Grass going to seed

By | 19/06/2013
Grass going to seed

The past two weeks of hot weather (June 2013) seems to have spurred on grass into growth and caused a great many lawns to run to seed, making them look rather untidy.

Grass going to seed causes lighter patches on a lawn and the grass plants themselves tend to grow thick, tough stems which can “fall over” preventing them from being mowed properly. This adds to the untidy look of the lawn when the grass is flowering.

Seeding grass?

Close up of grass plants going to seed
Grass going to seed

Seeding is often caused by the grass being stressed in hot weather. As it drys out, the stressed grass “bolts”, running to seed in an last effect to produce a new generation before it expires! This process is extremely costly in terms of effort for the grass, especially as it is usually already suffering. This means that it produces less leaves and weakens it leaving it open to fungal infections and further problems

How to I stop it from going to seed?

Sometimes the grass will run to seed naturally as part of its life cycle, and this is usually unavoidable. However, regular mowing and keeping it watered and growing strongly are the best ways to prevent grass from seeding.

Additionally, using a spring-tine rake, or a long cane (also called a swisher) to brush the lawn just before mowing. This acts like running a comb through the grass, causing the flowering grass stems to be lifted clear of the sward, helping them to be cut more easily. Doing this regularly will ensure that the energy in the plant will go to produce lush green leaf growth, which is the key to a lush green lawn.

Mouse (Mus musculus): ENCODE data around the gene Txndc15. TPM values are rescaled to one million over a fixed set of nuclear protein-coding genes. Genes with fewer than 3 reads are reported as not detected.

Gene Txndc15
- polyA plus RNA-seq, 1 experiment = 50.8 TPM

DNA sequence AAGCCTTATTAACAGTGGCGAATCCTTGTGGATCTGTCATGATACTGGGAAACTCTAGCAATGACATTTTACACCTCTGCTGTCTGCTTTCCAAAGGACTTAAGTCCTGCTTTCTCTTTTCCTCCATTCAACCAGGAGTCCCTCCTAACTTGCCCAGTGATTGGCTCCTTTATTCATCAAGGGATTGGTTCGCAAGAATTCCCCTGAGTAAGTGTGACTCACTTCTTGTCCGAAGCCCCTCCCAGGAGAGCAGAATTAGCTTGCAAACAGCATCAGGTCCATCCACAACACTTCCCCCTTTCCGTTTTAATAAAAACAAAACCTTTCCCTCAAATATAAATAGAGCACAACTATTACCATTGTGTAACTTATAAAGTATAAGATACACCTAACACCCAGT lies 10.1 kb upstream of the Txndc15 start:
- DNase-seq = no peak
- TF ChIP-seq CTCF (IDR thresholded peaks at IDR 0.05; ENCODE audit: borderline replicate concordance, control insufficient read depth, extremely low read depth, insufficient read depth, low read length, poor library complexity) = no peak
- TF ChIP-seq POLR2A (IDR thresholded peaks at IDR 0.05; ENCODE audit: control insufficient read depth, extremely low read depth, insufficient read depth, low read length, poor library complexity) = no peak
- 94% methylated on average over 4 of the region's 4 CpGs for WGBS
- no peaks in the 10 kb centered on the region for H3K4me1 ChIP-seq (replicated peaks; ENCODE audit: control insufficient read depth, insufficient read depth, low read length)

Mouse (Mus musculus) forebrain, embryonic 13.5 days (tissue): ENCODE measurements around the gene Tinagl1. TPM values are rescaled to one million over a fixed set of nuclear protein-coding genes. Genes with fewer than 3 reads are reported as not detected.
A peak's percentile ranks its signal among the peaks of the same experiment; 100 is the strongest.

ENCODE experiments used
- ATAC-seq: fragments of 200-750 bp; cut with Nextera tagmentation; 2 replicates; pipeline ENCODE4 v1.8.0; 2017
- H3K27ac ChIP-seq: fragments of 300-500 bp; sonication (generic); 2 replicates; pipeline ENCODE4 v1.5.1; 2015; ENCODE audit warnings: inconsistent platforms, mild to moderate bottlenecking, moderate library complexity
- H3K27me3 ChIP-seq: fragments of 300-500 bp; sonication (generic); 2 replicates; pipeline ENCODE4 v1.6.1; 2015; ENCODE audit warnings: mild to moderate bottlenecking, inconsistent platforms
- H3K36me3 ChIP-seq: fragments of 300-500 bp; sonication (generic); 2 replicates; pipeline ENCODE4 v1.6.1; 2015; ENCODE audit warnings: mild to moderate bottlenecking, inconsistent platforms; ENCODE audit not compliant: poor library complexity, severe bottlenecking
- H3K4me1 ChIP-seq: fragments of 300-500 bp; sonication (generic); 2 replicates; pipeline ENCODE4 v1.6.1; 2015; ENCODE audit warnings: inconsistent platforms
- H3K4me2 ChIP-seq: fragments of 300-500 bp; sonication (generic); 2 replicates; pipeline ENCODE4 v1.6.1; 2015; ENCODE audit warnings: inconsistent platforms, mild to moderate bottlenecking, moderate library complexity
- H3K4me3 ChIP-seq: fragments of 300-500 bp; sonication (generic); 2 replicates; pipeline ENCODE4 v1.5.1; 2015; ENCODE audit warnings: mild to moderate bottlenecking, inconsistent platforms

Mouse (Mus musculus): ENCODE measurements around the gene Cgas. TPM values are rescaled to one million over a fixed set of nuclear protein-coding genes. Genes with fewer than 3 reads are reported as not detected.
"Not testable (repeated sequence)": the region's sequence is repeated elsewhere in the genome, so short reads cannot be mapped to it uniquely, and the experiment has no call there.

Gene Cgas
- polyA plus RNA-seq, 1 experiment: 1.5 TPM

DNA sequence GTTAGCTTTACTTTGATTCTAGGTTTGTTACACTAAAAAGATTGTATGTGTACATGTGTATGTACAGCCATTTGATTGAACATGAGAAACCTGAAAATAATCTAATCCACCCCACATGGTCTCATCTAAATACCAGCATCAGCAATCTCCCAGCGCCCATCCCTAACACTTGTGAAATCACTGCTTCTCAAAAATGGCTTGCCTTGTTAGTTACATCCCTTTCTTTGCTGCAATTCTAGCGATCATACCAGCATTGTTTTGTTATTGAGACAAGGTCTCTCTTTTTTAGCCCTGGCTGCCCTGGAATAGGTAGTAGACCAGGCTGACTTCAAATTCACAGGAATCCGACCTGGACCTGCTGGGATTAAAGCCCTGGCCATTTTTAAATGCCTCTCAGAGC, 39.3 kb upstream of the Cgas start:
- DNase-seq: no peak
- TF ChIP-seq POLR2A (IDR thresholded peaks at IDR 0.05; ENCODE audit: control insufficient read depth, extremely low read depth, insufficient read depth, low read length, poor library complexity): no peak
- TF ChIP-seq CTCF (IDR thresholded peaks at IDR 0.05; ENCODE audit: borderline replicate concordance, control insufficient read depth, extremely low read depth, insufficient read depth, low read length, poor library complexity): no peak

Getting a great looking lawn for the summer always involves a lot more effort than people realise, but it is simple tips like this which anyone can do that turn a average lawn into a great looking lawn that is the envy of your friends and neighbours.

If you would like advice about your lawn and live in the Exeter area of the UK, then please don’t hesitate to get in touch and I will be happy to advise.

Kris Lord

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